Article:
The Nylon Jacket
1: Types of Nylon
There are three basic weaves that are commonly used to manufacture nylon jackets or
outerwear. These are Taffeta, Satin and Oxford.
A plain weave type of fabric. This is the basic form of weaving. The yarns alternately pass over and under each other. This type of woven fabric is very stable because of the many iner-weavings. Taffeta nylon, because of it’s finer weave, imparts an excellent balance of surface and smoothness. This provides for good ink adhesion and edge defination. Some of the products manufactured from this type of fabric include windbreaker jackets, lined jackets, umbrellas, windsocks, light weight tote bags, etc.
“Oxford” nylon is actually a name given to the basket weave of two threads over and two threads under. A larger diameter thread than the thread for taffeta is used. A harsher hand and rough surface are the result
of this type of weave (often found in men’s dress shirts). The rougher surface requires a thicker film of ink. The surface of the fabric may also cause a sawtooth edge to the print. A partial list of products manufactured from this fabric are athletic jackets, banners, flags, tote bags and brief cases.
The satin weave produces a very lustrous fabric. This is the fabric used for Nylon Satin Jackets. For the screen printer, satin fabric provides a very smooth surface on which to print. Opacity and edge definition is easily achieved on this fabric. It seems as though the majority of use for this fabric is for jackets, but it
is also occasionally used for banners and other nylon products.
2: Jacket Linings
Jackets come in four basic linings. These are shell, kasha, fleece and quilt.
The term shell means that the jacket is one layer of nylon (no lining). This is the lightweight style of jacket sometimes called a windbreaker.
Kasha lining is also called flannel. Kasha is a type of flannel made out of polyester.
Fleece is a man made sheerling or lambswool type of lining.
Quilt is a two layered fabric consisting of polyester batting (or fluff) with a nylon or polyester acetate layer. It is stitched in an assorted variety of patterns (i.e. squares or diamonds).
3: Required Printing Equipment
Using the correct equipment is fundamental for achieving the best printing results. The “best” print requires using the correct equipment, the correct ink and the best available nylon jacket.
The jacket hold-down is a very important piece of equipment, as it must hold the nylon fabric securely. Because most jackets printed are multiple layer garments (lined), just putting adhesive on the platen will not hold the top layer of the garment in place. The hold-down must keep the nylon in place when flashing and printing the nylon fabric. Preferably, the hold-down should be made of steel with rubber cushioning around the inside edges to grip the nylon fabric. It is also advisable to have a rubber pad on the printing platen. The rubber pad will reduce the amount of heat retained by the platen. Since aluminum and wood expand when heated, they do not make the best hold-downs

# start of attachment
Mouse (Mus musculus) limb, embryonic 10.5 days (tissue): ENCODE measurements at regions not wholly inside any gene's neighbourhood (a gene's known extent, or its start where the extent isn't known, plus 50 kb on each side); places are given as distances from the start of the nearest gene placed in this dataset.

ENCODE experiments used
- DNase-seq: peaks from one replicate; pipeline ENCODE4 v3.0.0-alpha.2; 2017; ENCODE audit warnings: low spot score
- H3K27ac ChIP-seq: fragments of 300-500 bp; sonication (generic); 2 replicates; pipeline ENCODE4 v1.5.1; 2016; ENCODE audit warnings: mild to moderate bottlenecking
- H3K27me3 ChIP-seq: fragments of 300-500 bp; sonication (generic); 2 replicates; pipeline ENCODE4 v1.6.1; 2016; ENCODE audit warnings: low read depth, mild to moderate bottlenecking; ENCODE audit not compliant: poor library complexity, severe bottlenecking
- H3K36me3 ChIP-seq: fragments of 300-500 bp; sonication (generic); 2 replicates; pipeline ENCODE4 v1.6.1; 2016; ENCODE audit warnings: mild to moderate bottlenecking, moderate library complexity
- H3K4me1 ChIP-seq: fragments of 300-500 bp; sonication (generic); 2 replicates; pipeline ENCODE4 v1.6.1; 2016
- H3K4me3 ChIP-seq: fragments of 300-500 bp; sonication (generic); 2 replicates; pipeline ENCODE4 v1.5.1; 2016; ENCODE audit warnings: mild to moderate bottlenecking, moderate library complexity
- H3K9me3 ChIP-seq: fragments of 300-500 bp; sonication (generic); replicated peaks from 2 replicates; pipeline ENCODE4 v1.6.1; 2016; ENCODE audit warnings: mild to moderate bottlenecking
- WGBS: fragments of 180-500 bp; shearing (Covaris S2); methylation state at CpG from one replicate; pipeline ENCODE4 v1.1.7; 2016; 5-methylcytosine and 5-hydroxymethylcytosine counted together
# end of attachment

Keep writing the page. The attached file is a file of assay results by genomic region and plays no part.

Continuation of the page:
Frames and Mesh
Retensionable metal screen frames are highly recommended. Second best would be extruded metal frames that are newly stretched (mechanically, not by hand) and glued. Screen mesh should be monofilament polyester. For one-color prints, a range of 125 to 230 monofilament mesh is recommended. Metallic colors should be printed through 86 to 160 monofilament. Process colors require 200 to 355 monofilament. Multi-color spot printing should be printed through 160 to 205 monofilament.
Nylon fabric is a hard, relatively smooth surface. Squeegees must have a sharp, straight and level edge. Use 70 to 80 durometer or 60-90-60 to 70-90-70 triple durometer squeegees.
4: Ink Mixing
International Coatings 900 Series Direct Print Nylon Ink must be mixed with International Coatings 900LF Catalyst prior to use.
Catalyst to Ink Ratios:
By Volume = 16 parts of ink color to 1 part of 900 Catalyst.
By Weight = 20 parts of ink color to 1 part of 900 Catalyst.
• MIXING BY WEIGHT IS HIGHLY RECOMMENDED
• USE INK IMMEDIATELY AFTER MIXING
• DO NO UNDER CATALYZE THE MIXED INK
• POT LIFE OF MIXED INK IS 4 TO 8 HOURS
• OVER CATALYZATION OF INK WILL SHORTEN POT LIFE OF INK
5: Printing Tips and Techniques
Off contact is the key factor in successful nylon printing. The off-contact distance should be 1/16” to
1/8” from the highest point of the nylon fabric. Excessive off contact will cause heavy ink deposit at
the outer edges of the print. Double imaging or “slurring” of the image by too much off-contact is
caused by the nylon fabric sliding or slipping off the back of the stencil. Off contact is particularly important when printing nylon that is lined with either quilt or fleece. Jackets that are lined with these fabrics should have approximately 1/16” off contact. Excessive off contact requires extra squeegee pressure causing the same slurring or double imaging. The thickness of these linings will cause the garment to retain heat longer than thinner lined or unlined garments.